There are 3 key elements that make this solution different to anything else out there:

1. Multispectral imagery updated often with the use of UAVs

2. Machine learning algorithms to classify the terrain

3. A small, purpose built, portable weather station

All of these components combined, enable us to build an accurate, local and almost real-time forecast of wildfire spreading. By combining multispectral aerial images and other variables collected by drones and portable weather stations, like temperature readings, humidity, wind speed and direction, can create a more accurate, local, and up-to-date model, that allows firefighters to better understand and respond to forest fires. Additionally, using a machine learning algorithm to classify the types of vegetation in the fire surroundings, we can predict the final shape and area of a fire over specific periods of time, as well as the speed and temperature at which the fire will burn in different areas.

The data sources that are gathered by the UAVs are then processed by an inexpensive, portable computer that doesn’t require an Internet connection to prepare a fast fire model capable of forecasting the spread of the fire. Combining all those data points, we can model and forecast the way the fire will spread at a more local level and in shorter cycles, providing responders with more accurate and real-time information for decision-making. This gives firefighters autonomy on the field, without losing access to accurate, timely information.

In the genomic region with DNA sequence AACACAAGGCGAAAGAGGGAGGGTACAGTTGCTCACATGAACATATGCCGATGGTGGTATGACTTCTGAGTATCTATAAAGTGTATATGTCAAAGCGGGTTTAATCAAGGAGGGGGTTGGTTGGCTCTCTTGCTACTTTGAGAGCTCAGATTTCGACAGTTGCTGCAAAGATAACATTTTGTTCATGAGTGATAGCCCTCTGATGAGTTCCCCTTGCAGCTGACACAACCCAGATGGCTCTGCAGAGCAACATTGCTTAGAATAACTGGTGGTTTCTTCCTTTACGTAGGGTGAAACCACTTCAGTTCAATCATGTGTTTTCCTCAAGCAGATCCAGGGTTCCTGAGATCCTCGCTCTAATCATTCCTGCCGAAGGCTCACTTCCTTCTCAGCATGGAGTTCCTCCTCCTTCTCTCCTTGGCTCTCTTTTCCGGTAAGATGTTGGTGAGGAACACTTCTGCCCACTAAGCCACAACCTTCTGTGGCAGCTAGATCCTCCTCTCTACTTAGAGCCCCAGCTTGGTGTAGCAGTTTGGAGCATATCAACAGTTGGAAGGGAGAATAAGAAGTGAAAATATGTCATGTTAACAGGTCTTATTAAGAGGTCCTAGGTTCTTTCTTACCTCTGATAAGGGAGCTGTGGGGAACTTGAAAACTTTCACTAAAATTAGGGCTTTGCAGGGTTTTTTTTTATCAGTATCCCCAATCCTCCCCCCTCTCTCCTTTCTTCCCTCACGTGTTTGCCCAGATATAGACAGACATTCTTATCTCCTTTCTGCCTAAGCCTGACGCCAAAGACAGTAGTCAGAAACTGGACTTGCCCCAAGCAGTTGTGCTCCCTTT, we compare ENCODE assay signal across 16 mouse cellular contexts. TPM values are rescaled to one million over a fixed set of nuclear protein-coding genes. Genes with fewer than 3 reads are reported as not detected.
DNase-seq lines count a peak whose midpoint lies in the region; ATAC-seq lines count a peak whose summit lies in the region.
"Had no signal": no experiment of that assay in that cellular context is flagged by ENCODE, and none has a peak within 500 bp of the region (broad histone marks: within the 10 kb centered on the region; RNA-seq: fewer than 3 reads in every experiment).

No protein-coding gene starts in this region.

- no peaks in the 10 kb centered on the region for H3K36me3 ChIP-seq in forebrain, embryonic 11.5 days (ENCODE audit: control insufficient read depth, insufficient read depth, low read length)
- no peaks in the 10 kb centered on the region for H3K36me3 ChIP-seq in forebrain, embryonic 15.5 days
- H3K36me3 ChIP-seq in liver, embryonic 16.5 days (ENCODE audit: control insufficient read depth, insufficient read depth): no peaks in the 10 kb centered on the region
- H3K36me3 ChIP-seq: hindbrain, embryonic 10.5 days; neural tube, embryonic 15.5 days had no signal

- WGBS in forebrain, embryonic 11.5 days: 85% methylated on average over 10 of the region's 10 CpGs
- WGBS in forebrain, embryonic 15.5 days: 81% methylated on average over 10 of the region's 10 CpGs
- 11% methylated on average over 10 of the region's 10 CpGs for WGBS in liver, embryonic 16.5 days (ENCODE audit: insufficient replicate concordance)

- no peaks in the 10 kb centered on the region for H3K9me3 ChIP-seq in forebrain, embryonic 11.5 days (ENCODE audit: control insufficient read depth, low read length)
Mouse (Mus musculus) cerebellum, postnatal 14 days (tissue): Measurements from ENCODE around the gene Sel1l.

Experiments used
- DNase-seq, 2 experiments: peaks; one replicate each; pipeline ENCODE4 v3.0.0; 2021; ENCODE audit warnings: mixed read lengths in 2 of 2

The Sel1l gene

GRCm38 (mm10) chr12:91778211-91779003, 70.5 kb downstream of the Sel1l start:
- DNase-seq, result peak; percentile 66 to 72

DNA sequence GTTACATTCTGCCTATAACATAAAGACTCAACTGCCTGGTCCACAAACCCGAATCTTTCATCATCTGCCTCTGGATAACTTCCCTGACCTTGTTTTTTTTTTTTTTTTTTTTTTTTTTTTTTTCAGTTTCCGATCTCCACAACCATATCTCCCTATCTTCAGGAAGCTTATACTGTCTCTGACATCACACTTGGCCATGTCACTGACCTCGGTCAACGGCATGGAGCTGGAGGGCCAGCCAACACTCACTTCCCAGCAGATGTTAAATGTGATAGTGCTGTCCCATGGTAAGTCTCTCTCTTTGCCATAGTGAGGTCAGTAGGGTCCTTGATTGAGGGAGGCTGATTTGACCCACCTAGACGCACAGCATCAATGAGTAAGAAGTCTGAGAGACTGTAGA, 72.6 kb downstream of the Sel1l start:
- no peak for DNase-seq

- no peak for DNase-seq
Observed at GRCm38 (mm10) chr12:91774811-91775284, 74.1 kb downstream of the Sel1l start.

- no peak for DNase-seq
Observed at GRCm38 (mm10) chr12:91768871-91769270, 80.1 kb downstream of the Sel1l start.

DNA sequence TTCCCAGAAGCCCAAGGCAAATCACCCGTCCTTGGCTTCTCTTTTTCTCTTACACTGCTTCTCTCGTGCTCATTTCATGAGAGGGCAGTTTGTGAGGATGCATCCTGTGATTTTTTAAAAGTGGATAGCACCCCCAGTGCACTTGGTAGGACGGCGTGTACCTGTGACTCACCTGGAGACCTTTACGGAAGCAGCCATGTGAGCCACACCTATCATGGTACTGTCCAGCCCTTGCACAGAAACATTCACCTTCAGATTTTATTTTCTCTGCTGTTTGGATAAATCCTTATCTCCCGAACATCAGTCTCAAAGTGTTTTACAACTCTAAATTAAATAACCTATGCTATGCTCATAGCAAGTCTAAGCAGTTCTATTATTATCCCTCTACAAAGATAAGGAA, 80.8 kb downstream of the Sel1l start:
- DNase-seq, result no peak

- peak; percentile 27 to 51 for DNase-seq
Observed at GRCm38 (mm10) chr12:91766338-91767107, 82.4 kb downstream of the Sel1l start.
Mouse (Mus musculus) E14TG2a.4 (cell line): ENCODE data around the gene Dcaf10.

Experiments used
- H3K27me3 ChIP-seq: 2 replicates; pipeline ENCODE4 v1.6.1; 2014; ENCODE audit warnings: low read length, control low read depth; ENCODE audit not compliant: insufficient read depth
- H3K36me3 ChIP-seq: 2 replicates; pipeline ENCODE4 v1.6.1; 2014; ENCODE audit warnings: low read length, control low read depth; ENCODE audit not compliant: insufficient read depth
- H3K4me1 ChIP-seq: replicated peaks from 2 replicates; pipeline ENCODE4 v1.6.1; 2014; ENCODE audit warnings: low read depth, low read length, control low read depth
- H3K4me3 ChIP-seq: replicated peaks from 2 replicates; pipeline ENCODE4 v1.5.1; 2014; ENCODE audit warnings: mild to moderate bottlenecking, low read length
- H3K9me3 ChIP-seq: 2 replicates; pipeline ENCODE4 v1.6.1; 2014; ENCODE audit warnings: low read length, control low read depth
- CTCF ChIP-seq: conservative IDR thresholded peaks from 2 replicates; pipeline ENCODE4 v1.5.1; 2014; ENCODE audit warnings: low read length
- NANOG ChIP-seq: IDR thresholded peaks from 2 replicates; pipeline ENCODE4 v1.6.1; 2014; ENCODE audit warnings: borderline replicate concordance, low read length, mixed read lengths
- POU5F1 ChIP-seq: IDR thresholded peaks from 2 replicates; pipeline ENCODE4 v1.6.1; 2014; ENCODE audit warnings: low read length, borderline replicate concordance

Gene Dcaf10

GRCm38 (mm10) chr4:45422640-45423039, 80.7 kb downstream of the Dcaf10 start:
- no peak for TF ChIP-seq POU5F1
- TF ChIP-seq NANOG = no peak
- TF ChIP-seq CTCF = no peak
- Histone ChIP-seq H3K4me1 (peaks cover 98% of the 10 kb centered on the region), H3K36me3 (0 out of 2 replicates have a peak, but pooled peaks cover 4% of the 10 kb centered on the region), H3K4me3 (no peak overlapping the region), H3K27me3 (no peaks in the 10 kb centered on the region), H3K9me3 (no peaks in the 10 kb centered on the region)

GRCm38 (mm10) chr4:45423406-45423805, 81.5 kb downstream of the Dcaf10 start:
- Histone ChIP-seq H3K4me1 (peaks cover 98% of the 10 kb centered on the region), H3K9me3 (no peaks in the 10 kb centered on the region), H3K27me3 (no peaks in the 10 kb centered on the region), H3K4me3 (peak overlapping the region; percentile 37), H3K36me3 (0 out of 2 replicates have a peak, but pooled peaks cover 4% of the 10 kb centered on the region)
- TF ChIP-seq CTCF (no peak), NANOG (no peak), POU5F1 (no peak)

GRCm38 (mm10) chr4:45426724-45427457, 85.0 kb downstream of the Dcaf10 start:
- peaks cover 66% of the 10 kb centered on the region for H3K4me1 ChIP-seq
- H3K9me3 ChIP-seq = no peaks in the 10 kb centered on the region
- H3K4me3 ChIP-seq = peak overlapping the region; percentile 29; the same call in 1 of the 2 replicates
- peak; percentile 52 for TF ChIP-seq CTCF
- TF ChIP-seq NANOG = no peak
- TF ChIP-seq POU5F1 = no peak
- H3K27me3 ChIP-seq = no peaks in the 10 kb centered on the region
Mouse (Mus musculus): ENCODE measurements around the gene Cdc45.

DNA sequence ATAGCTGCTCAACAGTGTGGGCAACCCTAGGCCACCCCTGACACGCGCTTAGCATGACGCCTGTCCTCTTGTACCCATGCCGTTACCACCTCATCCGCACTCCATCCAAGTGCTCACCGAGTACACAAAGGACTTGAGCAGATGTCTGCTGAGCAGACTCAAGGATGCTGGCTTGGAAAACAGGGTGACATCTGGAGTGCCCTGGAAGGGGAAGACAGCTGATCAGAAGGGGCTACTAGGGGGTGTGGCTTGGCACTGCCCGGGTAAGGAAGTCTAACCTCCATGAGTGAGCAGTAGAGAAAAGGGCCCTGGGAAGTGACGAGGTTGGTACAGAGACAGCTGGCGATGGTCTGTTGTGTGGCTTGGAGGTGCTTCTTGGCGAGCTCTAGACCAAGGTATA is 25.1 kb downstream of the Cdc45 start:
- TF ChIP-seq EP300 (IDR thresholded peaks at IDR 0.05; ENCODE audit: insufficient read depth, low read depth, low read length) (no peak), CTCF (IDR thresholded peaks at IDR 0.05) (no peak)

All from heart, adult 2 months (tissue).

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These wildfire behavior forecasting tools deliver an hour-by-hour machine learning assisted forecast of forest fires shape and area. The outcome is precise and timely knowledge in the hands of firefighters, which significantly improves their ability to allocate resources and make decisions, as efficiently as possible.

The final impact is that forest fires will be contained sooner, burning less forest area, emitting less CO2, contributing less to climate change, sustaining a larger amount of wildlife and biodiversity in general, and enabling the livelihoods of those depending on those forests.

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The potential impact of such a tool is a more focused and efficient use of resources during forest fires response efforts. If responders have a better understanding of the likelihood of the fire spreading in certain directions and at certain speeds, efforts can be better focused, and evacuations –if necessary– could be planned with more time.

Given that forests provide widespread and uniform benefits to humans, animals and plants, and since the final goal of this tool is to reduce the negative impact of forest fires, it is tempting to say that all of the living species in the world benefit from it. A more direct group of beneficiaries would be the ~250 million people living in extreme poverty in rural areas, whose livelihoods depend on forests.

Focusing only on directly affected populations, the most relevant data we could find is that 5 million people have been affected by wildfires between 1984 and 2013.

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Next steps was developed as a concept for the Unusual Solutions Competition, and has not yet been deployed in a real setting. However, it is as close to completion as possible without financing. If you’re interested in making it a reality, just go to and get in touch.